Here are five steps to creating or enhancing your online-review strategy:

#1: Address Any Product or Operational Issues Driving Negative Reviews

There’s no point in putting time and effort into a review program if you don’t first address the chronic issues that reviewers complain about. Study reviews carefully to identify common themes and address complaints. It’s critical to get your house in order before inviting people to visit.

#2: Determine Which Review Sites Should Be Your Priorities

Review sites have become a big business, with hundreds of sites competing for attention. It’s important to focus your efforts on the three to five sites that are most important to your business. Virtually every brand should care about Google, which accounts for more than half of all online reviews. The rest will depend on your type of business.

#3: Create a System for Asking Your Customers for Reviews

What’s the best way to ask for reviews? Local service businesses, like restaurants, hotels, and hair salons, should take the direct route by asking the customer for a review before they ever leave your place of business. For pure ecommerce companies, follow up with your customer right after their purchase with an email or text message that links to the site where you’d like their review to appear. For companies that sell products or services that require some time to evaluate, set up a quarterly Net Promoter Score (NPS) survey and ask for reviews at that time.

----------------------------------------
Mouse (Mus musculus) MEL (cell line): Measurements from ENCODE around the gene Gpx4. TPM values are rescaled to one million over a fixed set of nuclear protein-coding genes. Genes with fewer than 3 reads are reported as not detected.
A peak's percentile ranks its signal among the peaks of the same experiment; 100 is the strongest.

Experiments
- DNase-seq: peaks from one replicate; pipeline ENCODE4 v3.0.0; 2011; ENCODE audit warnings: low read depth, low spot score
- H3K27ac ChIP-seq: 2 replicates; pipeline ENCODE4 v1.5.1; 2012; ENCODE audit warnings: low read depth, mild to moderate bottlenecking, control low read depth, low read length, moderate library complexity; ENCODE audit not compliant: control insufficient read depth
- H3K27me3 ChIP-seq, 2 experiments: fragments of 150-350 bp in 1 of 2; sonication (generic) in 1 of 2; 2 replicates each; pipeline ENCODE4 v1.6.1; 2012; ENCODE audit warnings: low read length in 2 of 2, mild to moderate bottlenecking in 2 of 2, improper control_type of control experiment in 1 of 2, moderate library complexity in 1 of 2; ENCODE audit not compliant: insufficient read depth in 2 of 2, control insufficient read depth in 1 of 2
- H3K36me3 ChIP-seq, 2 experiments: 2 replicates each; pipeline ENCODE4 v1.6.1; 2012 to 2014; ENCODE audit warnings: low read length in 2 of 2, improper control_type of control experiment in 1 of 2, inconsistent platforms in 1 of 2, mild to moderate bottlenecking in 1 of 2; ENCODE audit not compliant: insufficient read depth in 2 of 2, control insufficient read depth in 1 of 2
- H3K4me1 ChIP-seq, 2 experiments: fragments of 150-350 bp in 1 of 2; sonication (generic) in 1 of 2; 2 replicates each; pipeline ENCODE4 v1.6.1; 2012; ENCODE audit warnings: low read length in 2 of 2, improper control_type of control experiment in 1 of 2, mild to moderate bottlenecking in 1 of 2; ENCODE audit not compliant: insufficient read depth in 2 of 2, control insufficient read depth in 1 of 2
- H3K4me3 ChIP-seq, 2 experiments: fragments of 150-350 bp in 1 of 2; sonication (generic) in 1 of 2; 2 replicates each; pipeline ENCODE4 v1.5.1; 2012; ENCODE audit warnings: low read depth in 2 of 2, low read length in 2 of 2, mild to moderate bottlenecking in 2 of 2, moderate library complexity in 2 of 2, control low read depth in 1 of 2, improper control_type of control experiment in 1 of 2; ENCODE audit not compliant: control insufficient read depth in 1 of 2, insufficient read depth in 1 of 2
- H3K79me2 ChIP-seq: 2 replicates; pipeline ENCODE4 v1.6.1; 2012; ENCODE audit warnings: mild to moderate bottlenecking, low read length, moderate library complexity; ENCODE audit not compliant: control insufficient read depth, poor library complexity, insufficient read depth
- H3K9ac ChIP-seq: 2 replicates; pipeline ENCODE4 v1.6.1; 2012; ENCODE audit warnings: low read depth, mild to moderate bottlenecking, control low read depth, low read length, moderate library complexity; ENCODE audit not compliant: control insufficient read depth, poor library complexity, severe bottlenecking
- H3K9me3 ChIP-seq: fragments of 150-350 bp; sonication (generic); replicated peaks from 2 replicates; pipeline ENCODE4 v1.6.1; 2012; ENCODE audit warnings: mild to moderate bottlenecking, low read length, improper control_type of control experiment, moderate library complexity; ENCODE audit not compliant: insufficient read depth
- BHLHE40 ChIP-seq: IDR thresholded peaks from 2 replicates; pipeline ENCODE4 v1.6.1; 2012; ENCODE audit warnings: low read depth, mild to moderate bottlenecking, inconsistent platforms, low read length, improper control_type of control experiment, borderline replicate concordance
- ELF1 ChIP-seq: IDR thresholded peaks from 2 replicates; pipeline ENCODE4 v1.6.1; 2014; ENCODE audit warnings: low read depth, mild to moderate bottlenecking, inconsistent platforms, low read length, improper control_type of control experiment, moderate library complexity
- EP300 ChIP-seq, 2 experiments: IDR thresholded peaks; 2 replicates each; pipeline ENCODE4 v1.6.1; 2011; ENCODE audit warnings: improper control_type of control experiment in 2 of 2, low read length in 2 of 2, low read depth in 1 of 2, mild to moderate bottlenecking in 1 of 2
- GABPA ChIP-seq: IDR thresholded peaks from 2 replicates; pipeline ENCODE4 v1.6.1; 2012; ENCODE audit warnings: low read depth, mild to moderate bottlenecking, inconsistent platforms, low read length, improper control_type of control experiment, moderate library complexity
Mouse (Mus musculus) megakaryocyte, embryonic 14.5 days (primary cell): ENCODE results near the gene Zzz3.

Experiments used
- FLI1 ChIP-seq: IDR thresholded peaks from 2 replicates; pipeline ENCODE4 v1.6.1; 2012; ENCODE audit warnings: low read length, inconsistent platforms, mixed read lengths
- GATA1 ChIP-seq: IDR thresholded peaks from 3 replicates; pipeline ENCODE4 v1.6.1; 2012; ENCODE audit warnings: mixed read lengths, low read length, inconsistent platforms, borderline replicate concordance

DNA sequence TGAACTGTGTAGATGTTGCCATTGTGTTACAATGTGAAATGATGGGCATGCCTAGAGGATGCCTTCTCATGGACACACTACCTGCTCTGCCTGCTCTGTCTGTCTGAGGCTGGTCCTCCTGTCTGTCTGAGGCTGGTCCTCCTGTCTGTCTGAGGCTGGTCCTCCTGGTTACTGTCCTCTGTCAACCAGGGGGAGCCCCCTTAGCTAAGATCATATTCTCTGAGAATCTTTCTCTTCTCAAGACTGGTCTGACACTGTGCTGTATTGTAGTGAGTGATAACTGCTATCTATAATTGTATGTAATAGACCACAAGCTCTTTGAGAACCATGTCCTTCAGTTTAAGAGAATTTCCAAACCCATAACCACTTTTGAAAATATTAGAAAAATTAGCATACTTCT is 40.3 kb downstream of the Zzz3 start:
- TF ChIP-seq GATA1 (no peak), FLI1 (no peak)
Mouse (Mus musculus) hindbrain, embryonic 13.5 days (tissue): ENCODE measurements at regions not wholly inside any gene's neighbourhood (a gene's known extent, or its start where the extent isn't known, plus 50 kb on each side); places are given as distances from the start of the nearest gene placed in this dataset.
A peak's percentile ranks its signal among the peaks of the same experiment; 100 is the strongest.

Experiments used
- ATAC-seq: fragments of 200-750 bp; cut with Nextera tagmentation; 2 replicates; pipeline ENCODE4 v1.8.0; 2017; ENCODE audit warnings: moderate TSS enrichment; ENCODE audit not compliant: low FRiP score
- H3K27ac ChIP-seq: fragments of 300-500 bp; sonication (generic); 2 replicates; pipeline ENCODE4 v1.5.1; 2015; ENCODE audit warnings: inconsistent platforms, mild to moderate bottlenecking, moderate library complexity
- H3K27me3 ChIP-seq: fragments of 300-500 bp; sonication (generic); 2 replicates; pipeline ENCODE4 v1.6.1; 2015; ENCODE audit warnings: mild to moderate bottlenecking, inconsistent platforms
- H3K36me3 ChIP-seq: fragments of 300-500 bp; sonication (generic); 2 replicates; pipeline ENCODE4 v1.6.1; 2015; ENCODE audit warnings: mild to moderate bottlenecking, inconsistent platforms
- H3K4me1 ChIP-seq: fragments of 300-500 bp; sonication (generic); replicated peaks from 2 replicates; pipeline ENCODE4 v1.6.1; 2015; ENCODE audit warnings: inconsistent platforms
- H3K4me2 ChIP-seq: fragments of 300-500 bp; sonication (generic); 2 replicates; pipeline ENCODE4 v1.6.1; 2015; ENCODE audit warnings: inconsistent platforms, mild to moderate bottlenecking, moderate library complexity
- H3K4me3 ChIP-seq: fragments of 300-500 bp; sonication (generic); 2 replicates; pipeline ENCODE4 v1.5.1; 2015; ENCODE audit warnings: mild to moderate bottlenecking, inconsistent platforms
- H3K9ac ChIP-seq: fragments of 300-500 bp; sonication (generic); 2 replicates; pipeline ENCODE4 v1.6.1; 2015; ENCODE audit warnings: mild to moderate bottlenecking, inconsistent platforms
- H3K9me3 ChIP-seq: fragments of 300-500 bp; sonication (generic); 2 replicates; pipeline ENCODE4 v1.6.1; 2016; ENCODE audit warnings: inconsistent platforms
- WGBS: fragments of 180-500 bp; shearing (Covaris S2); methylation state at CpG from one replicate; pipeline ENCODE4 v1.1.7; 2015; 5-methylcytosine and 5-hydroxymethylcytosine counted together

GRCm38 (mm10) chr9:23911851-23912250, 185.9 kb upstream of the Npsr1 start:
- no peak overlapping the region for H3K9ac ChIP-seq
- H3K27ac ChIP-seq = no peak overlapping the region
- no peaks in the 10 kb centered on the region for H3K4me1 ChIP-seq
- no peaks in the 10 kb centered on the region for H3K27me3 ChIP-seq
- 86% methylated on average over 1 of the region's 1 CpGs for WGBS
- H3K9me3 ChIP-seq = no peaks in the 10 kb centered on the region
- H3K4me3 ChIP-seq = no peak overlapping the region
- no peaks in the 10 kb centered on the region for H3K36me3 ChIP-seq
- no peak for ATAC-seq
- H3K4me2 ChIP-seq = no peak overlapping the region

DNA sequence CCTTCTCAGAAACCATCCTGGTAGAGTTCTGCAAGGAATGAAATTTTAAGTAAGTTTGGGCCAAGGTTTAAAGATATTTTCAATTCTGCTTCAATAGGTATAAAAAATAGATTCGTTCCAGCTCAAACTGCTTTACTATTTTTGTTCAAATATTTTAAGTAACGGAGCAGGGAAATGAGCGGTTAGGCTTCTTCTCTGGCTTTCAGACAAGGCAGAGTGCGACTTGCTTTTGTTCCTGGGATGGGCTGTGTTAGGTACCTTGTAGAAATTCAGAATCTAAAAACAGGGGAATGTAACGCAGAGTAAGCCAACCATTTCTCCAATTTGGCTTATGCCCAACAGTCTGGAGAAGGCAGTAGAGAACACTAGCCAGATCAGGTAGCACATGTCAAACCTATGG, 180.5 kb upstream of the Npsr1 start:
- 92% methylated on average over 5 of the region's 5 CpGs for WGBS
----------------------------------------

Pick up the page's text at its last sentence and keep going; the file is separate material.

#4: Embed Positive Reviews on Your Website

Many review sites enable you to embed reviews directly from their site onto yours. Where to embed reviews? If you have individual products that are reviewed, embed those reviews on the relevant product pages within your site. If the reviews speak to your company as a whole, add them to your home page. And for online merchants, embedded reviews in the checkout process have been shown to increase conversions.

#5: Respond to All Reviews, Whether Negative, Positive, or Mixed

While some business owners think they should only respond to negative reviews, it’s a good idea to respond to all reviews. Always respond sincerely, acknowledge the reviewer’s specific situation, and never argue or act defensive. We’ll discuss responding to negative reviews and social media complaints more in Chapter 12.

With an equal focus on the news media, social media influencers, and customer reviews, a third-party validation strategy can build a pathway of trust to your website—and ultimately to growth.